Developing a Birth Plan
Make sure you know what's in your partner's birth plan. When she goes into labor, it will be up to you to make sure her wishes are honored whenever possible. You might also want to make sure your own desires are included in the plan. If you want to be in the labor and delivery room at all times, and if you want to "catch" your baby as he comes out of the birth canal, say so!
A birth plan is a written list of your needs and preferences during your labor, delivery, and hospital stay. Birth plans are very popular right now and most pregnancy books include information about them. A birth plan will help you think about what you would like during labor and delivery, but it isn't a binding contract or a set of rigid instructions for your health-care providers. After all, these are the people you have chosen to care for you, and you trust them to make sound medical decisions. The point of a birth plan isn't to "tell" your health-care providers how to deliver a baby, although some books say that your birth plan should instruct your physician if you want an IV during labor or if you want internal or external fetal monitoring. But how can you possibly know what will be medically necessary at your delivery? More often than not, these kinds of decisions are based on your needs at the time. Perhaps the best policy is to trust your caregiver to do what's needed, just as you have throughout your pregnancy.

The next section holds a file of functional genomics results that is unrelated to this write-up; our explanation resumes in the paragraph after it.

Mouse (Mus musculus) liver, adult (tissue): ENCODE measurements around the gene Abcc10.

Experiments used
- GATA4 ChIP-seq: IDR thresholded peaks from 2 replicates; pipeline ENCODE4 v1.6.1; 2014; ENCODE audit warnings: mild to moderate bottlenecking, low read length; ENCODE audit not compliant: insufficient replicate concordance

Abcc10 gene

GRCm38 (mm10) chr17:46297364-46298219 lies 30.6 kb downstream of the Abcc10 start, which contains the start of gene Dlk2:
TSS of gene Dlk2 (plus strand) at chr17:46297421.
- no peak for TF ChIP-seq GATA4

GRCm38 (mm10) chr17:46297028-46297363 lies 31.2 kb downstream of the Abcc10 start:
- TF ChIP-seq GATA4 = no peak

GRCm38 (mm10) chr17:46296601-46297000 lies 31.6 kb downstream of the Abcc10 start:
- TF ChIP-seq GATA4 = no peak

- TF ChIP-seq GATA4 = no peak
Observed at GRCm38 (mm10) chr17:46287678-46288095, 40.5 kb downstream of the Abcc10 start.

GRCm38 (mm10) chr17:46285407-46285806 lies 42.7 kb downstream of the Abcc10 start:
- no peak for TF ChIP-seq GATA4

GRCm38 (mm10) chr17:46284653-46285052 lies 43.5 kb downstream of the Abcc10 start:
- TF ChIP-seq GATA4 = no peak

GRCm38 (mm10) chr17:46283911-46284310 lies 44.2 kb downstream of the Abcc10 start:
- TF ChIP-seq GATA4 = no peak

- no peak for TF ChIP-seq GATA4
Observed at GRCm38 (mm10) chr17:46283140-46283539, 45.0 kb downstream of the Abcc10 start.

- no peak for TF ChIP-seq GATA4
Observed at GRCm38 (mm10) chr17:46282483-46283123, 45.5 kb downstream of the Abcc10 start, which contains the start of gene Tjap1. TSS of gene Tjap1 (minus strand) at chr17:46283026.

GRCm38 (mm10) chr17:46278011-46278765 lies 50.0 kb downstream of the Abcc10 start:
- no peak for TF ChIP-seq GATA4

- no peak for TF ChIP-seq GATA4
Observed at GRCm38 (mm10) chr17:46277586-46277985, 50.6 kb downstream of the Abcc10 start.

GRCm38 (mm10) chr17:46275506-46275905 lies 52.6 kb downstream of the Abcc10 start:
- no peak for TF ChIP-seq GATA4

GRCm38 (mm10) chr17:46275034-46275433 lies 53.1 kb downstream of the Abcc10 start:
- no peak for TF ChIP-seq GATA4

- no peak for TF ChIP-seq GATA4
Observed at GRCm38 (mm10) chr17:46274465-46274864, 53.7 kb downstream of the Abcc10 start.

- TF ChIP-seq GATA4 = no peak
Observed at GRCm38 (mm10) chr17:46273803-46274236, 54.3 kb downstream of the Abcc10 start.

Still, a good birth plan will help you think through the things you do have control over. It's always a good idea to familiarize yourself with options before they're needed. So if you'd like a birth plan, take the time to learn about the procedures involved in labor and delivery.
This printable birth plan checklist will help you get organized. Read each question and decide what you want to put in your birth plan. When you know what you want, bring the plan to your doctor so the two of you can look it over. She will be able to tell you if the things you ask for are possible. It's better to discuss these things now, rather than when you're in labor.
When you put the answers to these questions down on paper you will have a birth plan to discuss with your doctor. Bring it with you wherever you go to deliver; it will help your physician and other health-care providers to better understand your needs.
Excerpted from The Complete Idiot's Guide to Pregnancy and Childbirth © 2004 by Michele Isaac Gliksman, M.D. and Theresa Foy DiGeronimo. All rights reserved including the right of reproduction in whole or in part in any form. Used by arrangement with Alpha Books, a member of Penguin Group (USA) Inc.
To order this book visit Amazon's website or call 1-800-253-6476.